Tips for Grilling Steak

Wednesday, May 20, 2009

What Makes the Grades?

These are the three primary grades of USDA beef:

PRIME represents meat with the best marbling, shape and size. About 2 percent of all the beef graded in the United States fits in this category. Most prime meat goes straight to restaurants and is quite expensive.

CHOICE has less marbling and is more reasonably priced than prime. It is of high quality; almost half of all U.S. beef fits in this category.

SELECT is leaner, less marbled and less expensive than prime and choice beef. It can be overly lean, though, and is the least desirable of these top three choices for grilling.

When Is a Steak Done?

The pros can tell the doneness of a steak just by the way the meat reacts to gentle pressure. Unless you buy and cook the same cuts all the time, you're better off using a reliable instant-read meat thermometer. Or you can make a small slit or nick in the center of a boneless steak to peek at the color. The USDA recommends cooking steaks to an internal temperature of 145 degrees for medium-rare, 160 degrees for medium and 170 degrees for well done.

Basics of Grilled Steak

6 to 8 servings

Because the thickness and size of these nine affordable cuts vary greatly, a range of cook times is given in the following directions. If the steak is properly browned on the outside but still not done to your liking, transfer it to a cooler zone on the grill.

-- 3 pounds steak (choose from one of the cuts shown at right)

-- Vegetable oil, for the grill grate

-- Marinade

-- Sauces/Condiments

1) Marinate the steaks: Place the meat and marinade in a large resealable plastic food storage bag. Seal and massage through the bag to distribute the marinade. Refrigerate for at least 4 hours and up to 1 day.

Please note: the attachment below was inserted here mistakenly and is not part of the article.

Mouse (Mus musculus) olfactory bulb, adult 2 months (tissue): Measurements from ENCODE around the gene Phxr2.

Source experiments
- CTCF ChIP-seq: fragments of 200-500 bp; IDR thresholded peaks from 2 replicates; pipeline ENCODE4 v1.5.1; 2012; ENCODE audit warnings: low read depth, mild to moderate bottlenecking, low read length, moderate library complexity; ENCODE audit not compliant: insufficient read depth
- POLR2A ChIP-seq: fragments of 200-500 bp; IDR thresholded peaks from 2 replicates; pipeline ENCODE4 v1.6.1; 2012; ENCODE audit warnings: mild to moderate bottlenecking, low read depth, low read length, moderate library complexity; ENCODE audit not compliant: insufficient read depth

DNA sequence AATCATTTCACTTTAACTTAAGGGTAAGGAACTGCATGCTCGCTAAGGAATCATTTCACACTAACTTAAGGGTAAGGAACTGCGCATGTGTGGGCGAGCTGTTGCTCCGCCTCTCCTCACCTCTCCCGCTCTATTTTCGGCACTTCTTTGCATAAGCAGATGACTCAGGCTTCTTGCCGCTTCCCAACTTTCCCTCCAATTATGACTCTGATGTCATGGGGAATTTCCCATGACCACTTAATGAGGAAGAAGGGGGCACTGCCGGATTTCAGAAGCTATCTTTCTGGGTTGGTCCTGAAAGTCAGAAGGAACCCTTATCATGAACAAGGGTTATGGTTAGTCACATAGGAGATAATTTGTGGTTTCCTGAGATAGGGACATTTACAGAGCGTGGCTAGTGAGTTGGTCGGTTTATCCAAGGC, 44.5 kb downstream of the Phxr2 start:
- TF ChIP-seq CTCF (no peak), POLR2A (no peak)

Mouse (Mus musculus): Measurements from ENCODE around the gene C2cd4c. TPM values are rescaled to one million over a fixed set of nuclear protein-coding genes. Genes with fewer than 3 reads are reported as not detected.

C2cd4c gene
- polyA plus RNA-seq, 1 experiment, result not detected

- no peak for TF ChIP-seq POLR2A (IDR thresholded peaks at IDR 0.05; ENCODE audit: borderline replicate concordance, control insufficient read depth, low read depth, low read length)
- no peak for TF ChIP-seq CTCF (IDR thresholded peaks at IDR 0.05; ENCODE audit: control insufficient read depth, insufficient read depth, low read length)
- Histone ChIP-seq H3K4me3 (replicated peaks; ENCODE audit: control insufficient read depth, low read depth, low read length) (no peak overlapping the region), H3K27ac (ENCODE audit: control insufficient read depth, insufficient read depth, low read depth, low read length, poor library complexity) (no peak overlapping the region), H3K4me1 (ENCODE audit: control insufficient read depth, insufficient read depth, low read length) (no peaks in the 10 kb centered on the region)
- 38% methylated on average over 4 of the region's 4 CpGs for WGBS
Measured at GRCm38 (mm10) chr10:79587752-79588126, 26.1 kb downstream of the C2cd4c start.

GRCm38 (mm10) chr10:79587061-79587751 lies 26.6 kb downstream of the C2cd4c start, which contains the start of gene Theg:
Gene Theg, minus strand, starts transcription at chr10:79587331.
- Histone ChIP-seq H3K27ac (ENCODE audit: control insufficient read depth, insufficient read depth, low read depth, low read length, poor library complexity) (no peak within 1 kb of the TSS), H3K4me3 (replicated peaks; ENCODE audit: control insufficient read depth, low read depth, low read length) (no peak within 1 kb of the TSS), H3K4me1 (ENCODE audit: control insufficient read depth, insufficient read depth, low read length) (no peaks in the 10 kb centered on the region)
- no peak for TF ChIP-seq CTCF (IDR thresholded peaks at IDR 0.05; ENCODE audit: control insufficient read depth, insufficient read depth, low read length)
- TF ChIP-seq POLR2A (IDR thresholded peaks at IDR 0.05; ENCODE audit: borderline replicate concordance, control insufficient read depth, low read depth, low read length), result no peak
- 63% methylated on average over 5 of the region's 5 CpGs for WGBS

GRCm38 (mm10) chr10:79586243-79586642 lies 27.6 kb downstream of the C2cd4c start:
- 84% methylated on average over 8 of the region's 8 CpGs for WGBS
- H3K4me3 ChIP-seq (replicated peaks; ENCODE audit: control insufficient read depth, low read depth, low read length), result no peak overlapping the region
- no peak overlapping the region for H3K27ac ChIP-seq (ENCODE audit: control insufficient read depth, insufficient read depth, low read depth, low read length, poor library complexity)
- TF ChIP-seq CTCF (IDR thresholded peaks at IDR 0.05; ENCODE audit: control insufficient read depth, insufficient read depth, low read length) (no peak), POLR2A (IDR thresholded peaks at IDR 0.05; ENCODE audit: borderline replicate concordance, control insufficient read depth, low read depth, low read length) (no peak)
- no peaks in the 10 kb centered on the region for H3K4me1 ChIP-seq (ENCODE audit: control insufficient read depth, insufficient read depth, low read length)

2) Light the fire/prep the steaks and the grill: Prepare a two-zone, medium-high fire (direct and indirect heat). For a charcoal grill, light the charcoal in a separate chimney starter. Distribute two-thirds of the coals on one side of the grill and the remaining coals on the other side. For a gas grill, preheat half the burners on medium-high and the rest on medium-low. Once the fire is properly lit, you should be able to hold your hand about 6 inches above the hot zone for 4 or 5 seconds (400 degrees). While the grill preheats, drain the steaks and pat dry with paper towel. Set them on a large platter and let sit at room temperature for 30 minutes to 1 hour. Use a stiff wire brush to clean the grill grates well. Wad some paper towels into a ball, dab in some vegetable oil and lightly grease the grates.

3) Grill the steaks: Place the meat on the direct-heat side of the grill and cook undisturbed for 2 to 3 minutes, until it has browned and can release easily from the grate. (On a gas grill, close the lid.) Use tongs and a spatula to turn the steaks over. Cook on the second side for 2 to 5 minutes, until the steaks have browned and start to firm up somewhat (press on them slightly to judge this). Transfer the steaks to the cooler, indirect-heat side of the fire. Insert an instant-read thermometer horizontally, into the side of the meat (with thin cuts such as skirt or hanger steaks, insert the probe at a 90-degree angle). At this point, it should register 130 degrees for what I consider medium-rare or 135 degrees for medium, or make a nick with a paring knife to check for the desired doneness. Or continue cooking until the meat is done to your liking.

4) Let the steaks rest, then cut: Transfer the meat to a cutting board and let it rest for 5 to 10 minutes. Cut into thin slices against the grain. Serve with a variety of sauces or condiments on the side.

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